The Highest Good in Kant’s Philosophy

De Gruyter (2016)

Abstract

The idea of a final end of human conduct – the highest good – lies at the centre of important parts of Kant’s philosophy, such as his moral theory, his philosophy of religion, his views on the historical progress of the human species, and his conception of human rationality. This collection of new essays attempts to re-evaluate the doctrine of the highest good and to determine its relevance for contemporary philosophy.

Download options

PhilArchive



    Upload a copy of this work     Papers currently archived: 72,722

External links

Setup an account with your affiliations in order to access resources via your University's proxy server

Through your library

Analytics

Added to PP
2016-05-06

Downloads
65 (#179,919)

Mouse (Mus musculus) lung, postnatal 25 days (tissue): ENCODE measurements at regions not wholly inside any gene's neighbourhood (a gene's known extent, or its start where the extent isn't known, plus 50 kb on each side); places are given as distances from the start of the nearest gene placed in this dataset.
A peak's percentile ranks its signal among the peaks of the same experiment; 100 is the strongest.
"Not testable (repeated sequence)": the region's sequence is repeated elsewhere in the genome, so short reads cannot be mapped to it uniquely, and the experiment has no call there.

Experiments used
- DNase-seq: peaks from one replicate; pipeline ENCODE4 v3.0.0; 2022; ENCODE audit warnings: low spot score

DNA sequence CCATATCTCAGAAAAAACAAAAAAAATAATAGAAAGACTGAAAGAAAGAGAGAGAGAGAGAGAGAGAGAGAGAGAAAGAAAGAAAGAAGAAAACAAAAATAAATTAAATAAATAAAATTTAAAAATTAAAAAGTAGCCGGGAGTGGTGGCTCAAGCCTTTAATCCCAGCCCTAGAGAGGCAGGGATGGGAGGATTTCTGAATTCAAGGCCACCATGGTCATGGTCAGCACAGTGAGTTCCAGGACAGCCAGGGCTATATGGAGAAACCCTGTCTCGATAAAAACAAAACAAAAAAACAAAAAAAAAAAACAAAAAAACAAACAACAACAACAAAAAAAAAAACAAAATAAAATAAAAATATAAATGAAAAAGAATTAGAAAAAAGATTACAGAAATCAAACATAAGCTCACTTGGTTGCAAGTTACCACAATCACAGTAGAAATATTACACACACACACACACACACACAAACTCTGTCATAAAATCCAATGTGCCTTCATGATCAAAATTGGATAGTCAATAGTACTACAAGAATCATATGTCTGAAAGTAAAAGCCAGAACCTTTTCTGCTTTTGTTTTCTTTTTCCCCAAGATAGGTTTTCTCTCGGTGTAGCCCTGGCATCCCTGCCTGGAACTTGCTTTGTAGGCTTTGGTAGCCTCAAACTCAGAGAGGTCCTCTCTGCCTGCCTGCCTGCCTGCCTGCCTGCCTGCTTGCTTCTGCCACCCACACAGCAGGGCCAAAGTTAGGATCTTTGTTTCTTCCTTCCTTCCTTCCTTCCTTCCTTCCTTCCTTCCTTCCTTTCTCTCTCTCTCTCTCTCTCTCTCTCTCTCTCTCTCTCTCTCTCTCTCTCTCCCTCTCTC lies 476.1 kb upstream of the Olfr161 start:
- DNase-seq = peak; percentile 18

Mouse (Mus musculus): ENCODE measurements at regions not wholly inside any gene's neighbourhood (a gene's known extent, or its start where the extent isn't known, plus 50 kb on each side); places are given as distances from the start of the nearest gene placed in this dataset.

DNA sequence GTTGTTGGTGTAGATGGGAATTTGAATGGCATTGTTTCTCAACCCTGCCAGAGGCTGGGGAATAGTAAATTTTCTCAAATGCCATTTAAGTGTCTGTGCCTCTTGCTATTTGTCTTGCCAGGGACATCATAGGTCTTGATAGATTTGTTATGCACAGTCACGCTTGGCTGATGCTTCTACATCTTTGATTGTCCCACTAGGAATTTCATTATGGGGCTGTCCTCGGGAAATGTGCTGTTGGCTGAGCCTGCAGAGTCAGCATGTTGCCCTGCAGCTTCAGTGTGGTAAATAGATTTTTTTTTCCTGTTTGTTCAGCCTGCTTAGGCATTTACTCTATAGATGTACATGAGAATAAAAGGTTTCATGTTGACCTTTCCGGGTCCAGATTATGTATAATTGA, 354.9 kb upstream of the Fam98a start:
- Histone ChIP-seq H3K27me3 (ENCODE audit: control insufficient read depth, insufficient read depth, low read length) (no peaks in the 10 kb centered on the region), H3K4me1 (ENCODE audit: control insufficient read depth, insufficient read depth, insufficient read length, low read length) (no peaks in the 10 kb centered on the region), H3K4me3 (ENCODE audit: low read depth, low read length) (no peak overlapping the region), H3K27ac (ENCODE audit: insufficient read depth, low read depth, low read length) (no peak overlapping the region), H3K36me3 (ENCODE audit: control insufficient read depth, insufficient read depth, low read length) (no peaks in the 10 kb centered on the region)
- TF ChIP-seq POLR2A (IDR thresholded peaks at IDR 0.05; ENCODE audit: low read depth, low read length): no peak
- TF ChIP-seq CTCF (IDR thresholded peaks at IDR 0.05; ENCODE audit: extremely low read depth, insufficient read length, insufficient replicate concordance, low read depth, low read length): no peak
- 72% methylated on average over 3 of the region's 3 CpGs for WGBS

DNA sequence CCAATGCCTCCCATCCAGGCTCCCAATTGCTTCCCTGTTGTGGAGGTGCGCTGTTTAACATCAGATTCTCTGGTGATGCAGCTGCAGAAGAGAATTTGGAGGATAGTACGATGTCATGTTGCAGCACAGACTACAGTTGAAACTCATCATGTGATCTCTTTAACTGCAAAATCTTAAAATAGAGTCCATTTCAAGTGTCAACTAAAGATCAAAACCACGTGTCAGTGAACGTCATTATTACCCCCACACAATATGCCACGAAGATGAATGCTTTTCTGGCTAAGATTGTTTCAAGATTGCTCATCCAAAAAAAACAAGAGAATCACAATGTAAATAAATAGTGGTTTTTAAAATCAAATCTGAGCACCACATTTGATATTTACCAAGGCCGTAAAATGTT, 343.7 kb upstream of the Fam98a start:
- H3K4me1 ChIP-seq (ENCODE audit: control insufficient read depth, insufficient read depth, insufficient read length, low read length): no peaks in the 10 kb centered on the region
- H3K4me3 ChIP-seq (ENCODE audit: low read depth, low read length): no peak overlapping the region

6 months
3 (#198,250)

Historical graph of downloads
How can I increase my downloads?

Author's Profile

Thomas Höwing
Goethe University Frankfurt

Chapters

References found in this work

No references found.

Add more references

Citations of this work

The Highest Good and the Relation Between Virtue and Happiness: A Kantian Approach.Daniel Rönnedal - 2021 - Symposion. Theoretical and Applied Inquiries in Philosophy and Social Sciences 8 (2):187-210.
What’s So Good About the Good Will? An Ontological Critique of Kant’s Axiomatic Moral Construct.Necip Fikri Alican - 2022 - Cosmos and History: The Journal of Natural and Social Philosophy 18 (1):422–467.

Add more citations

Similar books and articles

The Concept of the Highest Good in Kant's Moral Theory.Stephen Engstrom - 1992 - Philosophy and Phenomenological Research 52 (4):747-780.
The Concept of the Highest Good in Kierkegaard and Kant.Roe Fremstedal - 2011 - International Journal for Philosophy of Religion 69 (3):155-171.
What Morality Requires: Re-Reading Kant's Highest Good.Cynthia Ann Brincat - 1996 - Dissertation, Loyola University of Chicago
A Deduction of Kant’s Concept of the Highest Good.Curtis Bowman - 2003 - Journal of Philosophical Research 28:45-63.